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November 17, 2005 - Image 3

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The Michigan Daily, 2005-11-17

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NEWS

The Michigan Daily - Thursday, November 17, 2005 - 3A

ON CAMPUS
Jazzing it up at
Pierpont Commons
Starting at noon at Pierpont Commons,
Justin Walter's Jazz Quartet will be per-
forming for any and all. Sponsored by the
University Unions Arts and Programs, the
event will take place at Leonardo's.
Discussion to be
held on Native-
American issues
Karina Walters will be holding a
lecture and discussion on her inves-
tigations of Native Americans and
issues facing the community such as
drug abuse, mental illnesses and other
stresses. The discussion begins at 1:00
p.m. in the School of Social Work.
Credit card 101
Come learn about credit cards at this
workshop at the Industrial and Opera-
tions Building at 7:30 p.m. tonight. The
focus will be on the beneficial aspects
of owning credit cards, as well as some
consequences of inefficient use.
Martha Redbone to
perform at Union
Renowned singer, songwriter and
Native American Martha Redbone will
be performing at a concert at 8:30 p.m.
Describing her own music as "Native
Soul," her first album won the Native
American Music Awards Debut of the
Year prize in 2002.
CRIME
*NOTES
Attempt to
steal cash box
unsuccessful
A cash box in a management
office at the South Quadrangle
Residence Hall was found Tuesday
morning with what appeared to be
pry marks, the Department of Public
Safety reported. The office door was
locked, and there was no evidence of
a break-in. The apparent attempt to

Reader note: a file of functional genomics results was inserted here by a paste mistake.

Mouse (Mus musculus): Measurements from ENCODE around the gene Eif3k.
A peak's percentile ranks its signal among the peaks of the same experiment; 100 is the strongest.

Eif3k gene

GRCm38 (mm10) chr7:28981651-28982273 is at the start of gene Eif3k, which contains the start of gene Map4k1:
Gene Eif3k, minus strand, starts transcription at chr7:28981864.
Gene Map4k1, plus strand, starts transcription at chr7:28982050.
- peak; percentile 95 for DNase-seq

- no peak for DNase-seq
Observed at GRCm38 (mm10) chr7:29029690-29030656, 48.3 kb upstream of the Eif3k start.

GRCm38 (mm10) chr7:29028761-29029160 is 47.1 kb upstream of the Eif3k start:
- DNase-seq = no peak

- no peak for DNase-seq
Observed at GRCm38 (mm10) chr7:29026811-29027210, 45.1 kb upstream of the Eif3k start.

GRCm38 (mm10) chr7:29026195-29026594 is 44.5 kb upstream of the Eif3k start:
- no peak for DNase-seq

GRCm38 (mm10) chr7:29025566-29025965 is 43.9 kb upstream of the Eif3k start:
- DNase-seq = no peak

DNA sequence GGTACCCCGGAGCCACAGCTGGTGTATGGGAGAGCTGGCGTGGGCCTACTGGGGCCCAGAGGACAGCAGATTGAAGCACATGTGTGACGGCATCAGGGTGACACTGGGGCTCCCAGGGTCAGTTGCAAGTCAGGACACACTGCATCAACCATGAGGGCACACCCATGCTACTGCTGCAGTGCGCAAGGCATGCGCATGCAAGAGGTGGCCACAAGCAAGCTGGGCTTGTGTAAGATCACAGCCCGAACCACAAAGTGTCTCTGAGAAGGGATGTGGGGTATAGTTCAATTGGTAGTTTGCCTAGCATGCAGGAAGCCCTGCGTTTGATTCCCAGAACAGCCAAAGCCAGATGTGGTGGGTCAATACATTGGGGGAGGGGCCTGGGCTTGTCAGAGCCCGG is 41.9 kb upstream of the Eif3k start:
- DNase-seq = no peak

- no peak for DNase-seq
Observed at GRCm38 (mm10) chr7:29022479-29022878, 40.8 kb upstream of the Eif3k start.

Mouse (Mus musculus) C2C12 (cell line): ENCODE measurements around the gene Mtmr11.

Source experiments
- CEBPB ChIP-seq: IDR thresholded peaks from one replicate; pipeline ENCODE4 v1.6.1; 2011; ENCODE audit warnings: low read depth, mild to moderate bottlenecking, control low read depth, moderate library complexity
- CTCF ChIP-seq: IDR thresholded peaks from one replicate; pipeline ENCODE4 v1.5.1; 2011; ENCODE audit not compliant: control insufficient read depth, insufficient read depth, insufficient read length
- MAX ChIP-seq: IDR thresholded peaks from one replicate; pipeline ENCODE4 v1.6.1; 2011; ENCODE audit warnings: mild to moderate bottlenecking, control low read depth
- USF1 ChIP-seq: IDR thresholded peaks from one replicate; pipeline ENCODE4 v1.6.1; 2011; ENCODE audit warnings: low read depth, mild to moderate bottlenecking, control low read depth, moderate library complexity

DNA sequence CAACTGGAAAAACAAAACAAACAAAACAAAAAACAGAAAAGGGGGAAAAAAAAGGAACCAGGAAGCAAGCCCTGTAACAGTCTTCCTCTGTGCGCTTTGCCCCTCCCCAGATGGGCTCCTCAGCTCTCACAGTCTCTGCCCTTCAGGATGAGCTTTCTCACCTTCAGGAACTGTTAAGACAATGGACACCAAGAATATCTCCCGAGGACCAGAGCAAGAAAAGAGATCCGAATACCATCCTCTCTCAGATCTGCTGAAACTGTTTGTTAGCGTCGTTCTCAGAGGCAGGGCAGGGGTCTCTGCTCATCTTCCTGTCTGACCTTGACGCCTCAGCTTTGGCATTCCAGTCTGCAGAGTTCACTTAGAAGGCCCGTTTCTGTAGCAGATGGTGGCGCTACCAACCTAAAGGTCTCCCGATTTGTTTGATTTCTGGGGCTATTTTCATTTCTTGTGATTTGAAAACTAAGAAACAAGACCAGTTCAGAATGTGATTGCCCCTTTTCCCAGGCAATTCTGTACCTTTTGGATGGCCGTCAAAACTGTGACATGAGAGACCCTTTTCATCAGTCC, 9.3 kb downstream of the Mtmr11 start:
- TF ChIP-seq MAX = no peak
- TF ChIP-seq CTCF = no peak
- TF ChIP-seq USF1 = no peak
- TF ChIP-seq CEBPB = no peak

pry open the cash box was not suc-
cessful.
Student slices
elbow on vending
machine
A student living in South Quad cut
his elbow on a vending machine Tues-
day night, DPS reported. The subject
was transported to the emergency room
of the University Hospital.
THIS DAY
In Daily History

Greeks attend
workshop on
date rape
Nov. 17, 1987 - Members from
both the Pi Beta Phi sorority and the
Sigma Chi fraternity attended a sexual
awareness workshop conducted by two
members from the Sexual Assault Pre-
vention and Awareness Center.
The two-hour discussion began
by destroying common misconcep-
tions of sexual assault and listing
several facts about rape, including
acquaintance rapes accounting for
more than 80 percent of all report-
ed rapes: SAPAC volunteer Marya
Mogk put it bluntly, saying that
"rape is not a crime of sexuality,
it's a crime of aggression," as she
explained that men rape to assert
power. She stressed that men and
women must not follow stereotypi-
cal roles and instead communicate
to each other.
SAPAC defined rape as "any sex-
ual conduct that does not involve
mutual consent" and explained a
"force continuum" that men use to
coerce women for sex. The contin-
uum begins with mutual consent but
can quickly escalate to verbal abuse

Minority groups urged to work together

By C.C. Song
Daily Staff Reporter

There's a common history between Native
Americans and blacks. Tracing back to the
late 18th century, both groups sometimes
coexisted with one another and created inter-
racial communities that endure even today.
But for Tiya Miles, it's a complicated his-
tory that often goes unnoticed.
"African Americans and Native Ameri-
cans have been in close relationships since
the founding of European colonies," she said.
Yet currently members in both groups are
conflicted over their ties with each other, as
some Native communities refuse to recog-
nize the descendants of former slaves as true
Native Americans.
"The descendants would have voting rights
and equal access to tribal resources, but some
members of the Native nations in question
feel the descendents of slaves are black, and
not Indian," she said.
Miles, a Native American and African
American studies professor at the University,